Thousands of failed asylum seekers who cannot return to their home countries should be entitled to free NHS treatment, a High Court judge has ruled.
In a test case, a failed Palestinian asylum seeker with chronic liver disease argued that West Middlesex University Hospital NHS Trust should treat his condition.
According to Department of Health guidance published in March 2006, failed asylum seekers should be charged for hospital treatment, including for HIV, except in emergency and life-threatening situations.
But the judge last week ruled the guidance was unlawful where failed asylum seekers were unable to return to their home countries.
Justice Mitting said that they should be treated as ordinary residents until their removal from the UK, and told the court many, if not most, failed asylum seekers and refugees were “penniless.”
The Palestinian, known only as A for legal reasons, was unable to return due to the current turmoil in the West Bank and problems over documentation, the court heard.
He arrived in the UK three years ago from the West Bank and immediately applied for asylum, but was refused.
West Middlesex University Hospital NHS Trust is now providing A’s care and A is being supported financially by the Home Office pending his return home.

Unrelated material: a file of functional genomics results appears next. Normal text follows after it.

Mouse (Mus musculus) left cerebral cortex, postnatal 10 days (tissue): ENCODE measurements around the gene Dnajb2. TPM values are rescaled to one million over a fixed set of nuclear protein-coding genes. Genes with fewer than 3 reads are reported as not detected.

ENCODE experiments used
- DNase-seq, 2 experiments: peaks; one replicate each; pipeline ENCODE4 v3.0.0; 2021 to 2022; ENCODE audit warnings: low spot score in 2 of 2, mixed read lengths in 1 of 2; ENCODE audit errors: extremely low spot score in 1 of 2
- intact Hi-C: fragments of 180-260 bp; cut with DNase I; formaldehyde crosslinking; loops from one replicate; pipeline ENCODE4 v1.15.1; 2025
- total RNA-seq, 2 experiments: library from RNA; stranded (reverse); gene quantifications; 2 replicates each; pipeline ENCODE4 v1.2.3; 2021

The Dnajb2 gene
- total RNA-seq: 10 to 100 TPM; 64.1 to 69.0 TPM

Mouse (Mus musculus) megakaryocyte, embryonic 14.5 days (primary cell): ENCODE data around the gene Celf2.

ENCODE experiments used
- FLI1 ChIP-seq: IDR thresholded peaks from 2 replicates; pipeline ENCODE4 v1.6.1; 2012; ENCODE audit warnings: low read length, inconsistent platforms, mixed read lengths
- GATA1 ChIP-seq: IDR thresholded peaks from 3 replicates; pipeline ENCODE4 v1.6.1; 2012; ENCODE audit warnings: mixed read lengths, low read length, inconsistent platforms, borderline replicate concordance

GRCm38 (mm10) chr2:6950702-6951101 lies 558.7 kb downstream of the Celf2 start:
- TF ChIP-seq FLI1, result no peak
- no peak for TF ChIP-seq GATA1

The Department of Health has been granted permission to appeal against the decision.
DH rejects judgement
A Department of Health spokesperson said: “We do not agree with the judge’s findings. It is not reasonable to expect the NHS to have to provide free treatment to failed asylum seekers. We will need to study the full judgement carefully to establish whether an appeal is in the interests of the public.”
The Refugee Council welcomed the ruling and cited cases showing the “devastating impact” of the healthcare charging regime.
“We have seen cancer sufferers being denied radiotherapy and an operation, pregnant women refused antenatal care then forced to give birth at home, victims of rape being denied treatment,” the council’s chief executive, Donna Covey, said. “We hope this ruling puts an end to the practice of preventing vulnerable, ill people from getting the treatment they need.”
The government is planning to introduce charges for primary healthcare for failed asylum seekers.